Today sees changes being introduced to the law of inheritance, with the introduction of the Inheritance and Trustees’ Powers Act which brings in a number of new rules. Changes in the law will see an increase in spousal rights where a spouse dies and has not made a will, a change which has been welcomed by many; with the general consensus believing that the new system will be much fairer regarding the division of an estate.

Under the new legislation the surviving partner will see a significant increase in their inheritance rights. Those who are married but do not have children, will inherit the entirety of their spouse’s estate, instead of £450,000, then a further half of any remaining assets.

Those married with children will receive £250,000; the same amount as under previous legislation; but will also be entitled to half of the remaining funds. A considerable improvement instead of just receiving a life interest in the remaining assets.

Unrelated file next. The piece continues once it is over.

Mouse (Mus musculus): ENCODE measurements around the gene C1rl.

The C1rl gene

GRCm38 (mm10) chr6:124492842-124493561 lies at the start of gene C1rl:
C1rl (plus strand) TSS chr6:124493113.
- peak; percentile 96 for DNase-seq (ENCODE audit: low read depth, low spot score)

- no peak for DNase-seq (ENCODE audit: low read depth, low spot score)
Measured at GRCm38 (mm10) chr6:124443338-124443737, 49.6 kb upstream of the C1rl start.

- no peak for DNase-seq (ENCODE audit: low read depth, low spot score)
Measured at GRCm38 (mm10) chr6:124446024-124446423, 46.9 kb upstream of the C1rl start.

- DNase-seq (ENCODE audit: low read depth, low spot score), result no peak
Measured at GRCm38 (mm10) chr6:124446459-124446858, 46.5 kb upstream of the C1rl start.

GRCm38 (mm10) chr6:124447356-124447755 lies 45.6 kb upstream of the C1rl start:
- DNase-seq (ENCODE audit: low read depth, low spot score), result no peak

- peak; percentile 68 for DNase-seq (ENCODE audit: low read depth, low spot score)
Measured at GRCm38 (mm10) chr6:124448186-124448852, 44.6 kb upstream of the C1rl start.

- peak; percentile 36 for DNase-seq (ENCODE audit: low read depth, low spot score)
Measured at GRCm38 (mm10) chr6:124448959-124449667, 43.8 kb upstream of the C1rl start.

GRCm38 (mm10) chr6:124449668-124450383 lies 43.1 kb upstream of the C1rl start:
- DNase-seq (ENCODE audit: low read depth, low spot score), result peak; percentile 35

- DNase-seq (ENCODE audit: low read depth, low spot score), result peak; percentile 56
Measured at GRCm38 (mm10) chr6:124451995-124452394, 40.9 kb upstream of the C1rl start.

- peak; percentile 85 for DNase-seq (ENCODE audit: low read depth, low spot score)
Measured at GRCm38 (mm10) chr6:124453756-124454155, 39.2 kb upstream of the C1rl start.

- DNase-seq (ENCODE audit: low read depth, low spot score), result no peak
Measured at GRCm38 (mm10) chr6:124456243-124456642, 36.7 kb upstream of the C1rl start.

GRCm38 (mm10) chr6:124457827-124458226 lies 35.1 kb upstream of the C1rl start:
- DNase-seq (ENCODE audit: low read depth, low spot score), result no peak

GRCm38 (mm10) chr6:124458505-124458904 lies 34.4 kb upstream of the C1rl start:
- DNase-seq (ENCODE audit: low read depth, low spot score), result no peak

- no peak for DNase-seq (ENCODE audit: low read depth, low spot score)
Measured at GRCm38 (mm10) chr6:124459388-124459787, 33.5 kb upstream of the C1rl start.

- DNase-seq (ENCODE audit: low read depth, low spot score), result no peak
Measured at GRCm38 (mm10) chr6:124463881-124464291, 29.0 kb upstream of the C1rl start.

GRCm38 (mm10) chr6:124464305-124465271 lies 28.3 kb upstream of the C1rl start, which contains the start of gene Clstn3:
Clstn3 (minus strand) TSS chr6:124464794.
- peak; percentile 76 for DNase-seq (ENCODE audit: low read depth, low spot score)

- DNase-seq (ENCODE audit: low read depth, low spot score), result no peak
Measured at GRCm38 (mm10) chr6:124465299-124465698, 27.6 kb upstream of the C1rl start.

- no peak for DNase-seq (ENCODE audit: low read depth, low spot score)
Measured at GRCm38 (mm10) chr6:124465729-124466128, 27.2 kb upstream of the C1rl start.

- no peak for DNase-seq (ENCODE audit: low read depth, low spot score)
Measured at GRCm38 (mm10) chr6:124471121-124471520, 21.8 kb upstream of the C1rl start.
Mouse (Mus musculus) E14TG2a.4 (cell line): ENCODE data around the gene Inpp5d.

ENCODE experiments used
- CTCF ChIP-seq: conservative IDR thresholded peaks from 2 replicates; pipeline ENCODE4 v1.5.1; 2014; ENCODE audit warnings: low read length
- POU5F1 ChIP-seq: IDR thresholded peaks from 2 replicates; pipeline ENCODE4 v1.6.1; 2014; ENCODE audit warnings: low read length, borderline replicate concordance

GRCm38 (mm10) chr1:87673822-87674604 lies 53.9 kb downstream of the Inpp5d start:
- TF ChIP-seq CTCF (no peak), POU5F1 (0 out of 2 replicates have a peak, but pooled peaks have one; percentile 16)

However there is concern that an increase in rights could see a rise in legal disputes, particularly from children; who stand to lose a considerable amount of their inheritance under the new changes. The new legislation also provides that step children of the deceased, will also acquire inheritance rights.

The change in legislation does not undermine the importance of making a will, rather quite the opposite . With concerns already being voiced regarding a potential rise in legal disputes as the grounds for entitlement are increased, securing the rightful division of your estate is still something that can only be achieved through a carefully drafted will.

Here at Farleys our experienced solicitors specialise in the drafting of wills and can assist you in making the appropriate financial provision. Furthermore, we can also represent clients in Inheritance Act Claims, acting on behalf of those who feel that they have been wrongfully denied their inheritance, helping to ensure they receive the amount to which they are entitled. To speak with a solicitor about writing a Last Will or Testament please call Farleys Solicitors LLP on 0845 050 1958 or email us.